A gentlemanly pump track riding critique

When I moved to the East San Francisco Bay area in 1993, Gregory was the first person to befriend me and take me riding. Let’s see if I can return the favor.

These tips will apply for most pump track riders.

Here’s Gregory’s video from the 2013 Santa Cruz Mountain Bike Festival.


You look strong, balanced and smooth. Goodness knows you’ve been riding long enough! 🙂

I’d call this video a display of experienced, polished trail-riding technique. If you want to win a pump track race, you need to step up the amplitude and power.

Could be even radder

Imagine the track is a big sine wave. You also are a sine wave: a sine wave of awesome! Strive to be big and round and powerful and constant. Always be pulling or pushing. Never go slack. Never let anything happen. Make things happen.

Riding the wave: Heavy where it counts, weightless everywhere else. Bike: Mighty Stumpy 29 Carbon will full Fox and XTR. Too bad 29ers can’t be pumped!

This takes a lot of neuromuscular and anaerobic power. You can never be too strong! Develop stability, mobility and strength off the bike. Refine speed/power at the pump track.

Trying to eke more out of an aging body at RallySport in Boulder, CO under the direction of master trainer Erin Carson.

Strive for big, smooth shapes. Enter corners as high and wide as you can. Treat the entire corner as one shape. Heavy in, light out.

Move the bike, not your body. As you get tired, you can see your torso moving more and more. Strive for a solid, engaged core. Work your arms and legs with the terrain. This is part technique, part pump-specific fitness.

If you’re gonna jump, JUMP! As you go up the lip, drive way more power into the pedals. That comes from your glutes. BAM!

Don’t run into anything. This applies everywhere. If you let your bike roll into the front of a bump, you’re losing speed. Try to hop from one backside to the next. Frontsides? They can be made out of flaming steel spikes for all we care. See Hopping frontsides.

The ideal amount to weigh on the front of a bump is 0.

Avoid dead spots. Do you see that moment of disengagement between the corner and the roller at 0:10? You coast for a moment then kind of bonk into the roller. You lose speed and flow there. Next time, try to hop from the belly of the turn to the back of the roller. This is taking the “hop from one backside to the next backside” thing to the next level.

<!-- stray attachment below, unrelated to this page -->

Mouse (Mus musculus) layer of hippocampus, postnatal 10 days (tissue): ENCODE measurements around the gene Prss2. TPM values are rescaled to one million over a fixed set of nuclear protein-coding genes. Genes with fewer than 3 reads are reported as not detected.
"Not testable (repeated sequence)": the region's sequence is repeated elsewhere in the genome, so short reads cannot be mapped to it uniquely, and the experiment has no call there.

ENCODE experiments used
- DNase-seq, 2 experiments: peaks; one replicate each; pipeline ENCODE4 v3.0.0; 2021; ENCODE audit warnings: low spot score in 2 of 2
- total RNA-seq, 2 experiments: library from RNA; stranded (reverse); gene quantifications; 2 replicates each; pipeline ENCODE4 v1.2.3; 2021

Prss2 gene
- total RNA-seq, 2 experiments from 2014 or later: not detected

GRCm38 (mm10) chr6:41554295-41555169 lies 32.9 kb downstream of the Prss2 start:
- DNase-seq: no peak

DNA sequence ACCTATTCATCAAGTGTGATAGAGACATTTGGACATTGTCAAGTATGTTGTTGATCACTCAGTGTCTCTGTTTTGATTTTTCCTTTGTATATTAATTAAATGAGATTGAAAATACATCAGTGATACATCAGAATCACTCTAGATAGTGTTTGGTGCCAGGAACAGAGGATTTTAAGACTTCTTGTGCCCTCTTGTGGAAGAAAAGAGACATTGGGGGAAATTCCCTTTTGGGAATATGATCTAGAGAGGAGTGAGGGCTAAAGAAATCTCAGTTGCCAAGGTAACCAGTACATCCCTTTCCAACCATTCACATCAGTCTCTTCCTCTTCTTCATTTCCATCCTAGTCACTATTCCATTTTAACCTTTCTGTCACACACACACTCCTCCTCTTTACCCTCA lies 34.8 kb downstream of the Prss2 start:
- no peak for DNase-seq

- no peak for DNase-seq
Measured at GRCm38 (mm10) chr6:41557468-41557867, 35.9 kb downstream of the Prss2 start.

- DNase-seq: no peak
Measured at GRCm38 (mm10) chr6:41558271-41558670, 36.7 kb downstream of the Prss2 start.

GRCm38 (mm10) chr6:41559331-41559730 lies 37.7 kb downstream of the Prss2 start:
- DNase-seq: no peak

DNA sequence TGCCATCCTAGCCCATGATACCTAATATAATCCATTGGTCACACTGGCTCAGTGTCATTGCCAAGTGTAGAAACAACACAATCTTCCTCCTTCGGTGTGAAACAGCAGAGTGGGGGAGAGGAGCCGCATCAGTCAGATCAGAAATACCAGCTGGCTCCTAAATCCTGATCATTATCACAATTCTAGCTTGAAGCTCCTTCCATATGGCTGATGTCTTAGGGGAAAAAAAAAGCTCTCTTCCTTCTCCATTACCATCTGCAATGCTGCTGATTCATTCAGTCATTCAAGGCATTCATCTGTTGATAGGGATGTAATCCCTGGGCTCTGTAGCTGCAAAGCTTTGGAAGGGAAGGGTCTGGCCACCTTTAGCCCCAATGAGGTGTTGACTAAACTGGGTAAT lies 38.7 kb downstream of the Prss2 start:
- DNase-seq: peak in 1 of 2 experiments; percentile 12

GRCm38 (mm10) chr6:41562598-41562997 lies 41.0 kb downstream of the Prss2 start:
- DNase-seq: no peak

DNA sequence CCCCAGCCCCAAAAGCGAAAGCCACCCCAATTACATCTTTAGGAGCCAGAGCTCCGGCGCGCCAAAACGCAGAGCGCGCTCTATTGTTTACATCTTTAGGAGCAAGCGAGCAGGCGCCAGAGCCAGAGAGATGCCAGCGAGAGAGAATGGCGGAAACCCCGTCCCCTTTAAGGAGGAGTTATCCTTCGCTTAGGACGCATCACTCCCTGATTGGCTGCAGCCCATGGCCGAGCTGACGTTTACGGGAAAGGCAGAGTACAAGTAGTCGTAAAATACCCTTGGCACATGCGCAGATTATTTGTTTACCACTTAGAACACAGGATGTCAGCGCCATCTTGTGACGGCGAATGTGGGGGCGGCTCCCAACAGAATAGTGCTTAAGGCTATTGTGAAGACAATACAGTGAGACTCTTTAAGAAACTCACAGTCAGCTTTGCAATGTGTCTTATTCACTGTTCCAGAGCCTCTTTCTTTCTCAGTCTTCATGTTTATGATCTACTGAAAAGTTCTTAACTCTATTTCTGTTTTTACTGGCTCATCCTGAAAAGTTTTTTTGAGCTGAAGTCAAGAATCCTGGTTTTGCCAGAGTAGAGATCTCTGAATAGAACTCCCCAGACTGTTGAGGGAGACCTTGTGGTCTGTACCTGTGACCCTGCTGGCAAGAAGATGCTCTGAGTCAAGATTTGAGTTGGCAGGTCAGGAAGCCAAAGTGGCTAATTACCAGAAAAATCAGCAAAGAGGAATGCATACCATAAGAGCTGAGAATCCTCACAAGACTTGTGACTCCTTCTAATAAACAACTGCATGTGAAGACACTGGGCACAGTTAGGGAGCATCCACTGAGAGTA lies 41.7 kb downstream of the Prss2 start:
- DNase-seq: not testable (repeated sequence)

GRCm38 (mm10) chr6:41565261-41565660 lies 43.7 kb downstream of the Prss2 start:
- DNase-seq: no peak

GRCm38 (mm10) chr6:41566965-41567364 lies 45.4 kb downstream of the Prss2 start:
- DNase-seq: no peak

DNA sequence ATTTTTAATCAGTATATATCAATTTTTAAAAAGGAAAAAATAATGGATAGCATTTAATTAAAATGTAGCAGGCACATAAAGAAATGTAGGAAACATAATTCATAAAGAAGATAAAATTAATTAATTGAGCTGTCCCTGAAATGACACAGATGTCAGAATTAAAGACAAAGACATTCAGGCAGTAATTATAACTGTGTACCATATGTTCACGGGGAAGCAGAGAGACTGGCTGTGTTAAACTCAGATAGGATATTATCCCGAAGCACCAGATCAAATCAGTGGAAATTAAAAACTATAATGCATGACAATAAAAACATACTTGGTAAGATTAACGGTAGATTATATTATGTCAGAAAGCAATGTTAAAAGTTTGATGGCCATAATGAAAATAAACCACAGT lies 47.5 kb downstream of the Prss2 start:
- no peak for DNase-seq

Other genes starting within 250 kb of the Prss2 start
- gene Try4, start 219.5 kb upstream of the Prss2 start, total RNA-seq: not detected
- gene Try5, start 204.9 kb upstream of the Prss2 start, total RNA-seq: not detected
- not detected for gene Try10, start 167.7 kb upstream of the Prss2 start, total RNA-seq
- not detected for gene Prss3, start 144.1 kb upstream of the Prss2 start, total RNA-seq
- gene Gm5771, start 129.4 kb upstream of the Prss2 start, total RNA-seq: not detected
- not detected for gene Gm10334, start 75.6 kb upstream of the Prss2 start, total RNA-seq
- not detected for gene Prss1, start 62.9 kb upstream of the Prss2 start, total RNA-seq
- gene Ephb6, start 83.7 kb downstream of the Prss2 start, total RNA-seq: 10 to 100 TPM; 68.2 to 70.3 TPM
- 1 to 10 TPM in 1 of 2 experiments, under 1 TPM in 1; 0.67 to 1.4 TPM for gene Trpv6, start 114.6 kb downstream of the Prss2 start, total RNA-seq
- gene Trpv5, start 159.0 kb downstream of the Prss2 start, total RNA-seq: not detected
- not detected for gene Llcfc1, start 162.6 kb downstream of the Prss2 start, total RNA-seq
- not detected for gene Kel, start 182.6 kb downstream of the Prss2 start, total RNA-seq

Treating a turn like a trough that’s been turned sideways. Bike: 2010 Stumpjumper Pro Carbon with Brains front and rear. Brilliant machine.

These tips will apply to most pump track riders who are already pretty good. I hope this is helpful!

— Lee

Know more. Have more fun!

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11 replies
  1. Gregory says:

    All advice will be practiced on our little secret track during the next couple months.
    I was at Sea Otter and watched the Pro Dual Slalom practice.

    Thanks again for the super brappin’ input

  2. leelikesbikes says:

    Griff, that’s a lame joke.

    While consensus is changing, some “experts” still claim 29ers can’t be pumped, cornered, ripped, etc. Early 29ers might not have handled well, but the current crop of big-wheel bikes rip. Especially my Stumpy 29.

    Heck: Mitch Ropelato won the Fontana national DH on a Stumpy 29 EVO, and Aaron Gwin won Sea Otter DH on an Enduro 29. These bikes handle just fine!

  3. Chance says:

    Lee what would you say the most ideal wheel size for a pump track is?

    would you say that the spacing of the pump track and radius of the corners, can make a larger wheel more conducive? — ei the transition of a skate park ramp typically are easier and smoother to ride on a 20 opposed to a 26 inch bike?

  4. Chance says:

    @griff, you can pump any bike but your 24inch Scott will be more fun then your 29er IMO at lest at the pump tracks in eagan

  5. Sebastien in Montreal says:

    Lee, that’s the end of the DS track, it’s not a real pumptrack!!!! Joking aside, excellent advice thanks!


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